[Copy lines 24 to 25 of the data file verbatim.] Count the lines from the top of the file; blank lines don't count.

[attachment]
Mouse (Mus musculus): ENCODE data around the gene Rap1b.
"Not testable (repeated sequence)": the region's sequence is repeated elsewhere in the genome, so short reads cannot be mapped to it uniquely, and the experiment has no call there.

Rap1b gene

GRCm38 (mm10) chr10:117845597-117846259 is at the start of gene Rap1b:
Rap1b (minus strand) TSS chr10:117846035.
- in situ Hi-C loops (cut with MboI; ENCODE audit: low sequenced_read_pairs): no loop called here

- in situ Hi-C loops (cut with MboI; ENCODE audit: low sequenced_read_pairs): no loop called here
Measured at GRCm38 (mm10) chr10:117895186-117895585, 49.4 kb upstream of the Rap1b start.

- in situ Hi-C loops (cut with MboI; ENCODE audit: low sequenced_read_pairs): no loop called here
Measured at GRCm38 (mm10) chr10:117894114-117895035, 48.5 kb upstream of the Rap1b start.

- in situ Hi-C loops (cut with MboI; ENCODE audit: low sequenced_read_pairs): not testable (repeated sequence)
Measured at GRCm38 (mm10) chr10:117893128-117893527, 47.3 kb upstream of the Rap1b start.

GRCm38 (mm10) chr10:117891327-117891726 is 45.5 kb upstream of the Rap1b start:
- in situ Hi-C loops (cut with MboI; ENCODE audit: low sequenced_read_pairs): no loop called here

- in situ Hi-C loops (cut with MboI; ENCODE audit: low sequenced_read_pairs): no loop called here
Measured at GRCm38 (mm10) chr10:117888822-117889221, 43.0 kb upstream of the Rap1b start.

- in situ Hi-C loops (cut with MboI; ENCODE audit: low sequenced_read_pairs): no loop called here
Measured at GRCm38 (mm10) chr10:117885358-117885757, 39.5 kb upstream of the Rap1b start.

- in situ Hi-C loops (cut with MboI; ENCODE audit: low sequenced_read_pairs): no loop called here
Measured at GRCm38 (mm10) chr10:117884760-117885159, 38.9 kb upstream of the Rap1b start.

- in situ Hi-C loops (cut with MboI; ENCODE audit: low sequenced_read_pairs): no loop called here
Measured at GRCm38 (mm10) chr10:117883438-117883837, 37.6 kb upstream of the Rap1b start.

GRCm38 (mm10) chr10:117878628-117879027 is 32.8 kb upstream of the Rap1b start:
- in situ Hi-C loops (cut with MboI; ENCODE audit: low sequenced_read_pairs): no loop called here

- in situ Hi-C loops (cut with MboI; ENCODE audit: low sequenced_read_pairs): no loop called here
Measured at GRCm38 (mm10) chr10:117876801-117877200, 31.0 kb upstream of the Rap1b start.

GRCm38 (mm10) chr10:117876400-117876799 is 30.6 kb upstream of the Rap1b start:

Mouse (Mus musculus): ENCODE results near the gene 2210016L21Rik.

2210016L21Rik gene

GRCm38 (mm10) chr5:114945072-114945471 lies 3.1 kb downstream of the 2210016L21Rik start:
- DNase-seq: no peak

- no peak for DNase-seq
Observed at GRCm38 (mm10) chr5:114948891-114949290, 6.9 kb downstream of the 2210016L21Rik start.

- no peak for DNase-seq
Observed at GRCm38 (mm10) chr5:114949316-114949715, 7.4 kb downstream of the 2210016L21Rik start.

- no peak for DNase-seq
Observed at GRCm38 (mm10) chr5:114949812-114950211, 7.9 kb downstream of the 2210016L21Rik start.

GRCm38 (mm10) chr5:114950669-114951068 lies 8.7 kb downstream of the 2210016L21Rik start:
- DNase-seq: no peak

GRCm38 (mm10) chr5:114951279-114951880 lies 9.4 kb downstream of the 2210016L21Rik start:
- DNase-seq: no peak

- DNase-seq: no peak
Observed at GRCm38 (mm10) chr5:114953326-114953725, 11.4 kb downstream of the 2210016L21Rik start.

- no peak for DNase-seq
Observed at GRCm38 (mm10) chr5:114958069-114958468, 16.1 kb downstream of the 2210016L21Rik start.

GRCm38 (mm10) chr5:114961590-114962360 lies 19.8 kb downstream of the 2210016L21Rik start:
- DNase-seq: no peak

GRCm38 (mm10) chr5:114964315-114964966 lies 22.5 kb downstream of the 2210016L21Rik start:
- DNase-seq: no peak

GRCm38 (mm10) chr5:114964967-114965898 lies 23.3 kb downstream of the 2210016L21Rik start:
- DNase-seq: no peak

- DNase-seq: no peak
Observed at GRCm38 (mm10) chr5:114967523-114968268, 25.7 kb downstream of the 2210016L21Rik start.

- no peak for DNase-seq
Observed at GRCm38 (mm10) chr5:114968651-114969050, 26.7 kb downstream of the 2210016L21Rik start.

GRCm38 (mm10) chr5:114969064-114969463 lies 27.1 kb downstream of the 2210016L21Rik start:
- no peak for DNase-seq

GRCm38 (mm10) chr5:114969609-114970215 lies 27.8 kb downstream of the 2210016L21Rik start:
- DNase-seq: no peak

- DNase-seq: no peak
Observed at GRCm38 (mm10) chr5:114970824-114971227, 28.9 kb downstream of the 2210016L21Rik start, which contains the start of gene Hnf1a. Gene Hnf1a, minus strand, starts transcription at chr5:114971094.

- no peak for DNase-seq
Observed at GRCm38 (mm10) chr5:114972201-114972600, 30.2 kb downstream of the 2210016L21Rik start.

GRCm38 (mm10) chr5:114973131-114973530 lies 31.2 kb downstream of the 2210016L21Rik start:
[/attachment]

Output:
- in situ Hi-C loops (cut with MboI; ENCODE audit: low sequenced_read_pairs): no loop called here

- in situ Hi-C loops (cut with MboI; ENCODE audit: low sequenced_read_pairs): no loop called here